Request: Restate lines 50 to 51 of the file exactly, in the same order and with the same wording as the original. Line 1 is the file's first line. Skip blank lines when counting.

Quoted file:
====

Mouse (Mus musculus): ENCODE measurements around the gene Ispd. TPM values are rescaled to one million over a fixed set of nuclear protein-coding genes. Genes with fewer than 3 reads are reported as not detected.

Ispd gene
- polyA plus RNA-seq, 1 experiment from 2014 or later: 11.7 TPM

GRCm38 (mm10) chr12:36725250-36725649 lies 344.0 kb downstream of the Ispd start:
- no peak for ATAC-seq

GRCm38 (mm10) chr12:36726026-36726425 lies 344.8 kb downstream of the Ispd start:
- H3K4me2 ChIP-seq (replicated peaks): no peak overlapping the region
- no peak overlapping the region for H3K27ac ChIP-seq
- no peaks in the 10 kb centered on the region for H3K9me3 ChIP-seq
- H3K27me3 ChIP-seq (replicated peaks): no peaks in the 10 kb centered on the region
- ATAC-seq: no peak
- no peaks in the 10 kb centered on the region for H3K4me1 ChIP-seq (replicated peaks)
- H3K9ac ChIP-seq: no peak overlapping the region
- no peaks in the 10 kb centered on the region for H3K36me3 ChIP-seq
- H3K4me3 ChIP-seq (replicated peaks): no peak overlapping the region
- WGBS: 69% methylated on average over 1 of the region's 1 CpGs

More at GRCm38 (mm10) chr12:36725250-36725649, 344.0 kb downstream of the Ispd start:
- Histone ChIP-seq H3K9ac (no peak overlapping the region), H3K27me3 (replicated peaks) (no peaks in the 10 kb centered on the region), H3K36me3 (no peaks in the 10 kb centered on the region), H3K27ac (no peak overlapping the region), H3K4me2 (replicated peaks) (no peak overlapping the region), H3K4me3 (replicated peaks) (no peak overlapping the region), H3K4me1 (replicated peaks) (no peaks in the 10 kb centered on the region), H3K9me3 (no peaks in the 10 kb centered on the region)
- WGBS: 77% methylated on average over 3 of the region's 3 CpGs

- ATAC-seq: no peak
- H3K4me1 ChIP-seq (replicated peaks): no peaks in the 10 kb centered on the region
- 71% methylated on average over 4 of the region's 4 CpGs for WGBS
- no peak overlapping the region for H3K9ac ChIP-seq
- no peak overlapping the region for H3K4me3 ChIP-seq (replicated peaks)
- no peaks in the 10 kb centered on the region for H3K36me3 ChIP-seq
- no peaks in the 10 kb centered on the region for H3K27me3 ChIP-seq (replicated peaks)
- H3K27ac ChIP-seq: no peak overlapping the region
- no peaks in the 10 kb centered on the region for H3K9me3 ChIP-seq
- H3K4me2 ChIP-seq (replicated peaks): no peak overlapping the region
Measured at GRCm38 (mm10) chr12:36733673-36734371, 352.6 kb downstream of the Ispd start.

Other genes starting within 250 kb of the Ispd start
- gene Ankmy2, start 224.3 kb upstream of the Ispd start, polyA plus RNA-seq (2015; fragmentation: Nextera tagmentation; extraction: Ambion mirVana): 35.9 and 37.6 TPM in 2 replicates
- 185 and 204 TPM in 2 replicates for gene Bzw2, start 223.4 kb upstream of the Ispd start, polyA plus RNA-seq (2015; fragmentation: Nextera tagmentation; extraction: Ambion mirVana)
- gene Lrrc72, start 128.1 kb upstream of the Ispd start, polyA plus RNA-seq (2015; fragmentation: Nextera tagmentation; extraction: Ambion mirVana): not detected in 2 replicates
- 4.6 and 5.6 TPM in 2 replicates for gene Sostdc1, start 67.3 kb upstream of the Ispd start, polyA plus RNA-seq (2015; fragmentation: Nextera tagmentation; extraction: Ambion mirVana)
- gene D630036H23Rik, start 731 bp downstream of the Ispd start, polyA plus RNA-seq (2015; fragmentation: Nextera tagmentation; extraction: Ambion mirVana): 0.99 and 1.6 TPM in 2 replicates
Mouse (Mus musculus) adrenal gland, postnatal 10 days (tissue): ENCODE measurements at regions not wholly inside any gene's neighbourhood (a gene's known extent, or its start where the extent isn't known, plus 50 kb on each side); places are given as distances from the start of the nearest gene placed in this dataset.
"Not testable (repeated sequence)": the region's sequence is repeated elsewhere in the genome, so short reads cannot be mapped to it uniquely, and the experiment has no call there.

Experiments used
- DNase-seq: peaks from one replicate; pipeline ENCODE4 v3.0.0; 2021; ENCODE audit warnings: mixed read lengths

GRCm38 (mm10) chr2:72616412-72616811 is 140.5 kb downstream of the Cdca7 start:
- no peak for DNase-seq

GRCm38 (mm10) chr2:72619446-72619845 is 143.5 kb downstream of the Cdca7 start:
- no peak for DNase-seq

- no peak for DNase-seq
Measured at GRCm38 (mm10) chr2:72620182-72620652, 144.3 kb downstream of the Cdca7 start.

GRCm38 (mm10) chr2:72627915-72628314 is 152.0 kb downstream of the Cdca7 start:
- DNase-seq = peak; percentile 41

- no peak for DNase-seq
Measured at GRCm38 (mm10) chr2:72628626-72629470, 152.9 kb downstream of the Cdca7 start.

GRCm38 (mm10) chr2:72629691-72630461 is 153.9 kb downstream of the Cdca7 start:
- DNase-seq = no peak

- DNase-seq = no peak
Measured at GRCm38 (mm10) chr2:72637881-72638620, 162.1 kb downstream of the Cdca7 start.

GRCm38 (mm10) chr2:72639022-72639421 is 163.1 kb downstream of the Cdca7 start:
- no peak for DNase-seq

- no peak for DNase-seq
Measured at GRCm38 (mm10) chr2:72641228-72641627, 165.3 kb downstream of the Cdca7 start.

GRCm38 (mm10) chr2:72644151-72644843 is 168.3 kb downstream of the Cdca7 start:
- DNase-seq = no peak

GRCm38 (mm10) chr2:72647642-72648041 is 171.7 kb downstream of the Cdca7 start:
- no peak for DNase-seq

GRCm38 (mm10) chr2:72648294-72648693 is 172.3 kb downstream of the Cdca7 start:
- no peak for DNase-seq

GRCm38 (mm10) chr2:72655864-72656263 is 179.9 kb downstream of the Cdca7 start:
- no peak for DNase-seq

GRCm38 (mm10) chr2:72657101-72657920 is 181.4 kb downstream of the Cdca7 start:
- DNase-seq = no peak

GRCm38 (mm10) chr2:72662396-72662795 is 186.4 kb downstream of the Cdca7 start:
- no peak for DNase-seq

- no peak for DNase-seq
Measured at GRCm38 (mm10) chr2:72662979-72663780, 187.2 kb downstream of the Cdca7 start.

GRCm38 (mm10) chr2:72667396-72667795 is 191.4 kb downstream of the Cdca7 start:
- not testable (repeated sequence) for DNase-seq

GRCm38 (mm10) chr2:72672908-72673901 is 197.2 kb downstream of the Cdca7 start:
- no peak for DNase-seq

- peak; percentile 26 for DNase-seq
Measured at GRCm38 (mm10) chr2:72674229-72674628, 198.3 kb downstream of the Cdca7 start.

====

Measured at GRCm38 (mm10) chr2:72628626-72629470, 152.9 kb downstream of the Cdca7 start.

GRCm38 (mm10) chr2:72629691-72630461 is 153.9 kb downstream of the Cdca7 start: